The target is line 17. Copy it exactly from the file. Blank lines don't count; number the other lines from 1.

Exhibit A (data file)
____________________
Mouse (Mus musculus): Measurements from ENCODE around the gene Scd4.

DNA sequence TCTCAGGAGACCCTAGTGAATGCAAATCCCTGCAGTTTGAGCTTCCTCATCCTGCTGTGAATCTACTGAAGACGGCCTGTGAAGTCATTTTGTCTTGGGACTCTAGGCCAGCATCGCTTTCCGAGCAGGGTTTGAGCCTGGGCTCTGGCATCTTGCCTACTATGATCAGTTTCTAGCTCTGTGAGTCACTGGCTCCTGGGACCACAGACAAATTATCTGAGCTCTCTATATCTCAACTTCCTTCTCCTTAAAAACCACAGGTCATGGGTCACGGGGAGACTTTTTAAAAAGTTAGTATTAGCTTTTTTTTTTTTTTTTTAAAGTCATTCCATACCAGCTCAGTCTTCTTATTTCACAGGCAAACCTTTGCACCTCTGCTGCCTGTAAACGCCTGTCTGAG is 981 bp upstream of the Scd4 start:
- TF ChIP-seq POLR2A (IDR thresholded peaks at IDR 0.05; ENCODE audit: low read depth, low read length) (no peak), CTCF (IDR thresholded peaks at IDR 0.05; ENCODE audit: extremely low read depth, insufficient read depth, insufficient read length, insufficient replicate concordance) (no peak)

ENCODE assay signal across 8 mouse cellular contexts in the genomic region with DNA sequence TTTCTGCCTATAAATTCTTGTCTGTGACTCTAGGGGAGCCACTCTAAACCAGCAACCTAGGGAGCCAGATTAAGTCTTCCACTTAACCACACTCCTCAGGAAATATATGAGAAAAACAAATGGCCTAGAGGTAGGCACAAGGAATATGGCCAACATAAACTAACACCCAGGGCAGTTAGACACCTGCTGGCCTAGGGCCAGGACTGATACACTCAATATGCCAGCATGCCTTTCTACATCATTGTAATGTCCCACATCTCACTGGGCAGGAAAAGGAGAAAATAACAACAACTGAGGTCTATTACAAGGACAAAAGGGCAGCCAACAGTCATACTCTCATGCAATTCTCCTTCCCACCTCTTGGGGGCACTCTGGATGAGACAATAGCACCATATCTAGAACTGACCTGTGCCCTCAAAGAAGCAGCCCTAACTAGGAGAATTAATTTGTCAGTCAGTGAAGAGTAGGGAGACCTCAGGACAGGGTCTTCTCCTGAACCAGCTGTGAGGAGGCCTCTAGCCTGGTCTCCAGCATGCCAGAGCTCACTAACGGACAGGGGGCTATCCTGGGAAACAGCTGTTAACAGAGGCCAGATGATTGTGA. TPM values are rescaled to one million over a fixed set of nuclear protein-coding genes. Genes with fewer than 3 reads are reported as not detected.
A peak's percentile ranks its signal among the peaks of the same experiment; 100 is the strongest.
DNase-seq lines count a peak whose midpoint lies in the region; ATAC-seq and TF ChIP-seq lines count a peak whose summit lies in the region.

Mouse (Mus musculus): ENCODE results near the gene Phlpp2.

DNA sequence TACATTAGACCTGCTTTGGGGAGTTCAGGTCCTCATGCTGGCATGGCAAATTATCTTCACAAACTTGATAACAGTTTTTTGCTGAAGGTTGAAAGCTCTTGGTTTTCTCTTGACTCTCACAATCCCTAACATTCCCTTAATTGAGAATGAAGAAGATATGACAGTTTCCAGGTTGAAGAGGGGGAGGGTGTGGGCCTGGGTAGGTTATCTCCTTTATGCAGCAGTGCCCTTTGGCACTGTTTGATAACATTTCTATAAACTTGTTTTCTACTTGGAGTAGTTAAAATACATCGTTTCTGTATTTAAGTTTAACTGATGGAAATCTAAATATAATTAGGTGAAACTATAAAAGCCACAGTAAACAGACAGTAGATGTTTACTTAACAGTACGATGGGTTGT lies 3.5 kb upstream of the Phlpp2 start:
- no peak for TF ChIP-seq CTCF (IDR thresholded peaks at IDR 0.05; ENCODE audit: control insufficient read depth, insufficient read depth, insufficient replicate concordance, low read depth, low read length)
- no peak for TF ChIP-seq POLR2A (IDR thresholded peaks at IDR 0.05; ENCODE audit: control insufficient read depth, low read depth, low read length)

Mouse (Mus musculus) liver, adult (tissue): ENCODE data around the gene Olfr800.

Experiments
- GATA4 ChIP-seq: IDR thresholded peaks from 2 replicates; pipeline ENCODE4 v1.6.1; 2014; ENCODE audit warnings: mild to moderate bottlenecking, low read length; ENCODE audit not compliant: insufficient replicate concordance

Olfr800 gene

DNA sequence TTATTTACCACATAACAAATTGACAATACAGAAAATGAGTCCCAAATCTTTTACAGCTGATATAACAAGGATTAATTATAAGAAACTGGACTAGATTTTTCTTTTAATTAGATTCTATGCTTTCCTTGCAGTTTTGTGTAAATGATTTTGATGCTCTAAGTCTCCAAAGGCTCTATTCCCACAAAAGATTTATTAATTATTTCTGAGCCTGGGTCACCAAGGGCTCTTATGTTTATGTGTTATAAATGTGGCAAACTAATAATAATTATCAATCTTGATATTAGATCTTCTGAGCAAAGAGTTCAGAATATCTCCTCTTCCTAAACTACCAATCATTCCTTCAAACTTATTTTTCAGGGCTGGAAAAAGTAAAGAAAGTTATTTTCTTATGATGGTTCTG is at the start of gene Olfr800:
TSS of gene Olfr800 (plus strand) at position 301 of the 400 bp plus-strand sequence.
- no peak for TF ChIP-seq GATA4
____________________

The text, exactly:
- no peak for TF ChIP-seq GATA4